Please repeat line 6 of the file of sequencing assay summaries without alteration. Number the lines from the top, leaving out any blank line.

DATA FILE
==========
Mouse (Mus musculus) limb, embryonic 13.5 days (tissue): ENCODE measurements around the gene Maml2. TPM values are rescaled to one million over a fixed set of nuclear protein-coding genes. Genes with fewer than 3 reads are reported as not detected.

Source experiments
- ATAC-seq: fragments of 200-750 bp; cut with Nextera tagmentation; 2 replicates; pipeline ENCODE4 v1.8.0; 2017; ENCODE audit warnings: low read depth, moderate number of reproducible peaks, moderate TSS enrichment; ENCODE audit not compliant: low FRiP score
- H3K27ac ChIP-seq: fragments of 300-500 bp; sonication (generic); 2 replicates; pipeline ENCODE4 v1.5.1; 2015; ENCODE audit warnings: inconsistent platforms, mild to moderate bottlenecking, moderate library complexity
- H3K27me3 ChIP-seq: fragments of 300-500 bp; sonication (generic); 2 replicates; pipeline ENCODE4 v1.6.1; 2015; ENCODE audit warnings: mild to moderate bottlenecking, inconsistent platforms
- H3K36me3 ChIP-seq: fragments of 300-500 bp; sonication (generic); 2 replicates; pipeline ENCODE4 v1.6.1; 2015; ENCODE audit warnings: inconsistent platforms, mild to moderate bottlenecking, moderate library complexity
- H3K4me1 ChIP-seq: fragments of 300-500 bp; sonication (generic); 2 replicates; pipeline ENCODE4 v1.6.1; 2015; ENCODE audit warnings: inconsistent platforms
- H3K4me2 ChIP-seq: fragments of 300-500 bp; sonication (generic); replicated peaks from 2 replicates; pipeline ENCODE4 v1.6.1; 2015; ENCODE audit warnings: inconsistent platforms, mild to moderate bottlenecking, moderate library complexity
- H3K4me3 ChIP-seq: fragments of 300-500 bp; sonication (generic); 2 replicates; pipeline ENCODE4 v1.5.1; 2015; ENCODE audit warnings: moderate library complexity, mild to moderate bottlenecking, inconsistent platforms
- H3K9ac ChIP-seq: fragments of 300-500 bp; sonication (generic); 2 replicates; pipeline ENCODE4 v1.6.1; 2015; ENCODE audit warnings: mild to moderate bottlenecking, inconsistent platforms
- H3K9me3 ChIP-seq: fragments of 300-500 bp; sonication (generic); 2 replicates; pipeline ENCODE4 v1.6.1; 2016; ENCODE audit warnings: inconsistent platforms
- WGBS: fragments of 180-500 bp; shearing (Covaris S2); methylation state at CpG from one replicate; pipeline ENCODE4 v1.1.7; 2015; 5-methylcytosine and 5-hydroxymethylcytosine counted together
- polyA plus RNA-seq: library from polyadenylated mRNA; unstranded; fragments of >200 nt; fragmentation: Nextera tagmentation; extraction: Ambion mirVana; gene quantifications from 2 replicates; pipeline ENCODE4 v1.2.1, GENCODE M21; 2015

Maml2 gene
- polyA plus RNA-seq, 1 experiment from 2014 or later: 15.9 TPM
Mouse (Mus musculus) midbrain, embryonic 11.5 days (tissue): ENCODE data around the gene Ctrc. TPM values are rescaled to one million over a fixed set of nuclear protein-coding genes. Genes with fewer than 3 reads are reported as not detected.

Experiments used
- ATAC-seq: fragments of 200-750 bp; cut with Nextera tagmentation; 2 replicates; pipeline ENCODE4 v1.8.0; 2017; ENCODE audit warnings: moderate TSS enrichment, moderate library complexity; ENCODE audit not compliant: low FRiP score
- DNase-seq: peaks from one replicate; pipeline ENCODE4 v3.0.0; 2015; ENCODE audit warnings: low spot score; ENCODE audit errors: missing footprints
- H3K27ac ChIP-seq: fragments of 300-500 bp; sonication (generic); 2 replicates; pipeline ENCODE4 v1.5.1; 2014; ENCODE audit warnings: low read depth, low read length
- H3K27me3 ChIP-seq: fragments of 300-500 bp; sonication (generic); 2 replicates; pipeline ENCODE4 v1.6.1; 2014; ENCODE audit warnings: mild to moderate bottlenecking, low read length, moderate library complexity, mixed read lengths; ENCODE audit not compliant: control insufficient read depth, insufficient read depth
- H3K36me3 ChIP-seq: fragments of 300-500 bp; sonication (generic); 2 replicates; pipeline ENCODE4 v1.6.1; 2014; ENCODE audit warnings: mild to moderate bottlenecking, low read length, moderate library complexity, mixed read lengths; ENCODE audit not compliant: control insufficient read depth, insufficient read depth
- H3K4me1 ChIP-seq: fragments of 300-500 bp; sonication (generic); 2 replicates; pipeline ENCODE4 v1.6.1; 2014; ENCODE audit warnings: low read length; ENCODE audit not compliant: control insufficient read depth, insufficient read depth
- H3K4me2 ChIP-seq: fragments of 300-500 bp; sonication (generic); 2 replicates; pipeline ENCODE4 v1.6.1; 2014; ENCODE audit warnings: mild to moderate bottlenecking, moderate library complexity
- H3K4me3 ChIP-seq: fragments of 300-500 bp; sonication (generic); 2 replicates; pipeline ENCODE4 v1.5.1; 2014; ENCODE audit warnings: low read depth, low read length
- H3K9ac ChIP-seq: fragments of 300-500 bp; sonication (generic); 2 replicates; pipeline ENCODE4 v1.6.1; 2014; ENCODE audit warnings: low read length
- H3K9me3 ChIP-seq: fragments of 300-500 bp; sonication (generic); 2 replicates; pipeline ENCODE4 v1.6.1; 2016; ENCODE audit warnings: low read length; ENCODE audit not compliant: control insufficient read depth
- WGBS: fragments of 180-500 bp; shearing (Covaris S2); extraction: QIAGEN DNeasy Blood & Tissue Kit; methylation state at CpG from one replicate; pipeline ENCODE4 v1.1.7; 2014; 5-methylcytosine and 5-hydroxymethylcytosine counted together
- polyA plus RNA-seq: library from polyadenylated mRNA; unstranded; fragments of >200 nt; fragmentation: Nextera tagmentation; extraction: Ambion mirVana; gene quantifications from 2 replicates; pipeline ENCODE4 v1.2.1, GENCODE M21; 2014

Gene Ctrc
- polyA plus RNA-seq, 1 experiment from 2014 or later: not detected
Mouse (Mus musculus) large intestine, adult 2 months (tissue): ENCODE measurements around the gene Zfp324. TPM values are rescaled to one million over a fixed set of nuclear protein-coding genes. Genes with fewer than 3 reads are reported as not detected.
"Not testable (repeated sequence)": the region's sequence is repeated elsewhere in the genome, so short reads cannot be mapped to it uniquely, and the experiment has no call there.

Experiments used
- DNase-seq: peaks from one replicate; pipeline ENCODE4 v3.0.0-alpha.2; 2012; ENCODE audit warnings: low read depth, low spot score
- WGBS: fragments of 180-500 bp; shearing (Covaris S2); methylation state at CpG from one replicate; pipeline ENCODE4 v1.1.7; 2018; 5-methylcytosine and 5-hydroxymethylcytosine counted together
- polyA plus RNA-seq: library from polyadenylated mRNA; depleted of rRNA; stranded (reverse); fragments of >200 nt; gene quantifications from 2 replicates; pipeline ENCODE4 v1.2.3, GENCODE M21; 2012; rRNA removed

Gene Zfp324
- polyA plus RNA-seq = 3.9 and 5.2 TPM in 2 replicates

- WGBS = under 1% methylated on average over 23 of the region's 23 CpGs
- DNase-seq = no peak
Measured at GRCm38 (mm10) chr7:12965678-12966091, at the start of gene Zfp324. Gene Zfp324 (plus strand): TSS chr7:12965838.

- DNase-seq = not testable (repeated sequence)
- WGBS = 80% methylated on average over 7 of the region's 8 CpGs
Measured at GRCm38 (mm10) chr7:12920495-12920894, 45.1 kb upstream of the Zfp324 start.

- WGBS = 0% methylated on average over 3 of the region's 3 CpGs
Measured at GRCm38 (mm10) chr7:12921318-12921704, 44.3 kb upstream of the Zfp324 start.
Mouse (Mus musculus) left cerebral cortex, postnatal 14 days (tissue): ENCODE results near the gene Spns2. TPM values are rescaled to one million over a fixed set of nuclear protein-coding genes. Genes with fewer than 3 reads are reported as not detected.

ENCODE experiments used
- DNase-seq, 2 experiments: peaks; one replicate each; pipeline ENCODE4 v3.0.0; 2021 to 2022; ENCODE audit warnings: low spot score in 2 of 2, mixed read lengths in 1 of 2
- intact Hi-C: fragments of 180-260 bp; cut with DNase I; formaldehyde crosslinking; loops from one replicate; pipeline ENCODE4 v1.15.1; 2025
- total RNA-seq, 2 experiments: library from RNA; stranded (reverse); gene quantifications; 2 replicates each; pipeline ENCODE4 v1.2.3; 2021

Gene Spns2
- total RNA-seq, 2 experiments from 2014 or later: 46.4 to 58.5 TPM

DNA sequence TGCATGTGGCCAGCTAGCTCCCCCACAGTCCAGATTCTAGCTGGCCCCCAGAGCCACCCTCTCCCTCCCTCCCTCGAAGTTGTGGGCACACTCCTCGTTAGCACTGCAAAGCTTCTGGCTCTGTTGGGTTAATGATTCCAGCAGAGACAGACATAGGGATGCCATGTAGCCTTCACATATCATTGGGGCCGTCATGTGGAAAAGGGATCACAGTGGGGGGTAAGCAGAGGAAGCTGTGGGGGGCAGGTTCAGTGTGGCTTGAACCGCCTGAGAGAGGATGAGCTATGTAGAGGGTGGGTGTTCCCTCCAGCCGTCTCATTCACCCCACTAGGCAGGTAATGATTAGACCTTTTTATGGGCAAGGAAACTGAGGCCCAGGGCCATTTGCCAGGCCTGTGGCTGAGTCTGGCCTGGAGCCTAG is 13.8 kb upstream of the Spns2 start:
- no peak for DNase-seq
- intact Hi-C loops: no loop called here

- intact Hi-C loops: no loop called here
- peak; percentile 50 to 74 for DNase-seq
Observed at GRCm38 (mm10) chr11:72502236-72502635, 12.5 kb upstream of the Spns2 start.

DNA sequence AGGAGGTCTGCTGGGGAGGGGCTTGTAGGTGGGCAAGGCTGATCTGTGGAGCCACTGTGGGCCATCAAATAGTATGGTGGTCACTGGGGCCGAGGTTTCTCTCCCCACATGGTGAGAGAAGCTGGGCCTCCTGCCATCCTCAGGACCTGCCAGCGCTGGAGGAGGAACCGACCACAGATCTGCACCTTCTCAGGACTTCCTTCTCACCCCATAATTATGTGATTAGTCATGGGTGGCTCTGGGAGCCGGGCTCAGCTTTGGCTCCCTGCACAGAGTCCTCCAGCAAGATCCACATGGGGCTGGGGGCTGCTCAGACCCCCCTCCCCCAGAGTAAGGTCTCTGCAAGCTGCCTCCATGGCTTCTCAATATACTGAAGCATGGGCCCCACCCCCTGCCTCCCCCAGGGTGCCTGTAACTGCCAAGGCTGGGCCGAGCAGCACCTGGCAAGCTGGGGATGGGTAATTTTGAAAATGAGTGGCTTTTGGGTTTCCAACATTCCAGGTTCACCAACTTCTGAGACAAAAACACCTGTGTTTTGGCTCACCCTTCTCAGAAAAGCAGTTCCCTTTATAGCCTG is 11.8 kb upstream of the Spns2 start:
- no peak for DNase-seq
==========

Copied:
- H3K36me3 ChIP-seq: fragments of 300-500 bp; sonication (generic); 2 replicates; pipeline ENCODE4 v1.6.1; 2015; ENCODE audit warnings: inconsistent platforms, mild to moderate bottlenecking, moderate library complexity